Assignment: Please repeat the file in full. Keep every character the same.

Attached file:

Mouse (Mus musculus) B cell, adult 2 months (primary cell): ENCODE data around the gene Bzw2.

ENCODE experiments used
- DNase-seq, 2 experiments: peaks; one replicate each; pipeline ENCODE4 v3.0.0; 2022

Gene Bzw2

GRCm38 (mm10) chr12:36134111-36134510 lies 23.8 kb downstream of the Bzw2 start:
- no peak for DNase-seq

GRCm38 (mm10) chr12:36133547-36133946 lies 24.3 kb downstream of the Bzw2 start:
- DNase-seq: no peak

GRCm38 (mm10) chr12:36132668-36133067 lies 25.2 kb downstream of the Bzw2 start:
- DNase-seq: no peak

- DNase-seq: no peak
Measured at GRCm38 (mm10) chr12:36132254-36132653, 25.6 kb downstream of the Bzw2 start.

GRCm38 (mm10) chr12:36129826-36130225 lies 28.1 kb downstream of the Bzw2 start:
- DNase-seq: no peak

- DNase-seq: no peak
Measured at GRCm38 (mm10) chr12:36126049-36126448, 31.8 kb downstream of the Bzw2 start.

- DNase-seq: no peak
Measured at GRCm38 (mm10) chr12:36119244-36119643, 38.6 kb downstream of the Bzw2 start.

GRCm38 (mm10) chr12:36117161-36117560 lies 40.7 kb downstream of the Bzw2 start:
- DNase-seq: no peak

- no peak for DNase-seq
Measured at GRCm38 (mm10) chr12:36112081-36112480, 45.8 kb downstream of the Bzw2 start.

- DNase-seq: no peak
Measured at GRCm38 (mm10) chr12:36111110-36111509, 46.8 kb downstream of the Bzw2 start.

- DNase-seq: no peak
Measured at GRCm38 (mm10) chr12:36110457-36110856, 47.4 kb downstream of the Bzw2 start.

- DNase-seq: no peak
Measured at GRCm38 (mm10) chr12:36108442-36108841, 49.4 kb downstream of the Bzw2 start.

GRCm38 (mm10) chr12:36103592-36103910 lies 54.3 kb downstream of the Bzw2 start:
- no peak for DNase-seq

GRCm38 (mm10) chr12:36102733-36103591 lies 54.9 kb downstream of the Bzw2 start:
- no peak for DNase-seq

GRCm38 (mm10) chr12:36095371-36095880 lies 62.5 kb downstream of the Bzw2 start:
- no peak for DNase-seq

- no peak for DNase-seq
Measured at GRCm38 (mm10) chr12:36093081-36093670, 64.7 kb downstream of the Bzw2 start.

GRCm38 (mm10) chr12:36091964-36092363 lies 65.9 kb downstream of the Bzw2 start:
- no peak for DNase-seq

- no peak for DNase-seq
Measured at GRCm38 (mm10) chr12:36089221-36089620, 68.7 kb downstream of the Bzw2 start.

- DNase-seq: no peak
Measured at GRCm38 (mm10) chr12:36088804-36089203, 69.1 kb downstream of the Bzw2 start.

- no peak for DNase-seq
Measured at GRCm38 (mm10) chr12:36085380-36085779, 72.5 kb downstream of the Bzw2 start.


Mouse (Mus musculus) B cell, adult 2 months (primary cell): ENCODE data around the gene Bzw2.

ENCODE experiments used
- DNase-seq, 2 experiments: peaks; one replicate each; pipeline ENCODE4 v3.0.0; 2022

Gene Bzw2

GRCm38 (mm10) chr12:36134111-36134510 lies 23.8 kb downstream of the Bzw2 start:
- no peak for DNase-seq

GRCm38 (mm10) chr12:36133547-36133946 lies 24.3 kb downstream of the Bzw2 start:
- DNase-seq: no peak

GRCm38 (mm10) chr12:36132668-36133067 lies 25.2 kb downstream of the Bzw2 start:
- DNase-seq: no peak

- DNase-seq: no peak
Measured at GRCm38 (mm10) chr12:36132254-36132653, 25.6 kb downstream of the Bzw2 start.

GRCm38 (mm10) chr12:36129826-36130225 lies 28.1 kb downstream of the Bzw2 start:
- DNase-seq: no peak

- DNase-seq: no peak
Measured at GRCm38 (mm10) chr12:36126049-36126448, 31.8 kb downstream of the Bzw2 start.

- DNase-seq: no peak
Measured at GRCm38 (mm10) chr12:36119244-36119643, 38.6 kb downstream of the Bzw2 start.

GRCm38 (mm10) chr12:36117161-36117560 lies 40.7 kb downstream of the Bzw2 start:
- DNase-seq: no peak

- no peak for DNase-seq
Measured at GRCm38 (mm10) chr12:36112081-36112480, 45.8 kb downstream of the Bzw2 start.

- DNase-seq: no peak
Measured at GRCm38 (mm10) chr12:36111110-36111509, 46.8 kb downstream of the Bzw2 start.

- DNase-seq: no peak
Measured at GRCm38 (mm10) chr12:36110457-36110856, 47.4 kb downstream of the Bzw2 start.

- DNase-seq: no peak
Measured at GRCm38 (mm10) chr12:36108442-36108841, 49.4 kb downstream of the Bzw2 start.

GRCm38 (mm10) chr12:36103592-36103910 lies 54.3 kb downstream of the Bzw2 start:
- no peak for DNase-seq

GRCm38 (mm10) chr12:36102733-36103591 lies 54.9 kb downstream of the Bzw2 start:
- no peak for DNase-seq

GRCm38 (mm10) chr12:36095371-36095880 lies 62.5 kb downstream of the Bzw2 start:
- no peak for DNase-seq

- no peak for DNase-seq
Measured at GRCm38 (mm10) chr12:36093081-36093670, 64.7 kb downstream of the Bzw2 start.

GRCm38 (mm10) chr12:36091964-36092363 lies 65.9 kb downstream of the Bzw2 start:
- no peak for DNase-seq

- no peak for DNase-seq
Measured at GRCm38 (mm10) chr12:36089221-36089620, 68.7 kb downstream of the Bzw2 start.

- DNase-seq: no peak
Measured at GRCm38 (mm10) chr12:36088804-36089203, 69.1 kb downstream of the Bzw2 start.

- no peak for DNase-seq
Measured at GRCm38 (mm10) chr12:36085380-36085779, 72.5 kb downstream of the Bzw2 start.